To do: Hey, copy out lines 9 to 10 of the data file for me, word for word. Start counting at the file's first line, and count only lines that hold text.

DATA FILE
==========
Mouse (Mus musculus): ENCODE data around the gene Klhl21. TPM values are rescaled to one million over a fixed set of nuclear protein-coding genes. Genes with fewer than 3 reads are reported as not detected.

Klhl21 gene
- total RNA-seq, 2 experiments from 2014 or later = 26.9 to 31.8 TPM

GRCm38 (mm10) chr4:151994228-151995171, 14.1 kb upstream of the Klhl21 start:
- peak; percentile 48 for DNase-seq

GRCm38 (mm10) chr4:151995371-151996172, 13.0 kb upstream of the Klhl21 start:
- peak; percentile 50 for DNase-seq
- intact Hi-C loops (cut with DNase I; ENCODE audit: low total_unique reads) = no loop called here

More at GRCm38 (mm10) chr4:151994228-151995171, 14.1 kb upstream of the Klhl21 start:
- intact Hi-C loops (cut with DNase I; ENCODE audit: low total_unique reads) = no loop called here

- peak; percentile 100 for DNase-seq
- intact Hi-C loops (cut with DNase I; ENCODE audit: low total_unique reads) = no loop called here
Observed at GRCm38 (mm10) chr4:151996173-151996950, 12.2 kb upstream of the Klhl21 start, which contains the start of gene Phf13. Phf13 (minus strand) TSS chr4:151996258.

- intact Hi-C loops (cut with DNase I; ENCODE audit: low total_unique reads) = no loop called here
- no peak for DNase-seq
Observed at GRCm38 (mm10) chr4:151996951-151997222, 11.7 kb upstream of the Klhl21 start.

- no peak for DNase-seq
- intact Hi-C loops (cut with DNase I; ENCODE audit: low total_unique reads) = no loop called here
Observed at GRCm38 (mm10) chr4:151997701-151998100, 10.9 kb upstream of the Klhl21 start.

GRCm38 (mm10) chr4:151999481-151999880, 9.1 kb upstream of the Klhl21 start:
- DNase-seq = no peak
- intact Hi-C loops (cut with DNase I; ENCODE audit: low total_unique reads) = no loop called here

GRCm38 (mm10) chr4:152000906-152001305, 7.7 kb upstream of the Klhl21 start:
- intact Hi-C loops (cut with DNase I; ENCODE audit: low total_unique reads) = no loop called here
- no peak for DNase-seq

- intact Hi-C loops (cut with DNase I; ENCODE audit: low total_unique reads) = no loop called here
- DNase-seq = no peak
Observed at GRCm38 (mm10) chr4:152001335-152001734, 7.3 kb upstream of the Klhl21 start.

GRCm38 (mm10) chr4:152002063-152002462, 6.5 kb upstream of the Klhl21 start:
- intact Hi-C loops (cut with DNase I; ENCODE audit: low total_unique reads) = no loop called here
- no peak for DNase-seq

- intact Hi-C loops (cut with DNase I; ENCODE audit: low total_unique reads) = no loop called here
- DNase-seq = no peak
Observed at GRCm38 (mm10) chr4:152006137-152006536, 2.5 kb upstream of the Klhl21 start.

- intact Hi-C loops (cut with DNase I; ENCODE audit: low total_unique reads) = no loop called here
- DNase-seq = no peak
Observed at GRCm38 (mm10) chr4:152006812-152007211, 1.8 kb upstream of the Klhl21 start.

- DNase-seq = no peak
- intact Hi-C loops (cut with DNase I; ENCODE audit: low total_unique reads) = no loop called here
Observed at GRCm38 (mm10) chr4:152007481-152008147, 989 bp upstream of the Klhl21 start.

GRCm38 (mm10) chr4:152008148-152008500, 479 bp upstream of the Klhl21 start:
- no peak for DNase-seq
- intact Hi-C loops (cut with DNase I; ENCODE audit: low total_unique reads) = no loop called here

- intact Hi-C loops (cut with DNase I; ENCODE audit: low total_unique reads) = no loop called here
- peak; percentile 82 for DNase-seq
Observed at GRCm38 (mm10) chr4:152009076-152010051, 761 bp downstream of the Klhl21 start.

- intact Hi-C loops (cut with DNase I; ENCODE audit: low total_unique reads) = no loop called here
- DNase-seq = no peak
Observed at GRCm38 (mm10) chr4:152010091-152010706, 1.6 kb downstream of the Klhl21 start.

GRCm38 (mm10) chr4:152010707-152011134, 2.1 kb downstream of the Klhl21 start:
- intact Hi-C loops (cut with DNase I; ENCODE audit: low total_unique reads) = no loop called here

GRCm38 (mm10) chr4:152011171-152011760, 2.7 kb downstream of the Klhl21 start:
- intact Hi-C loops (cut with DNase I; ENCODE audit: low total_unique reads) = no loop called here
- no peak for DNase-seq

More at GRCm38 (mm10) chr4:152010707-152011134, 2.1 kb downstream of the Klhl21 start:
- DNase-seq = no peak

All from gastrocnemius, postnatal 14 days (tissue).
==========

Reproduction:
More at GRCm38 (mm10) chr4:151994228-151995171, 14.1 kb upstream of the Klhl21 start:
- intact Hi-C loops (cut with DNase I; ENCODE audit: low total_unique reads) = no loop called here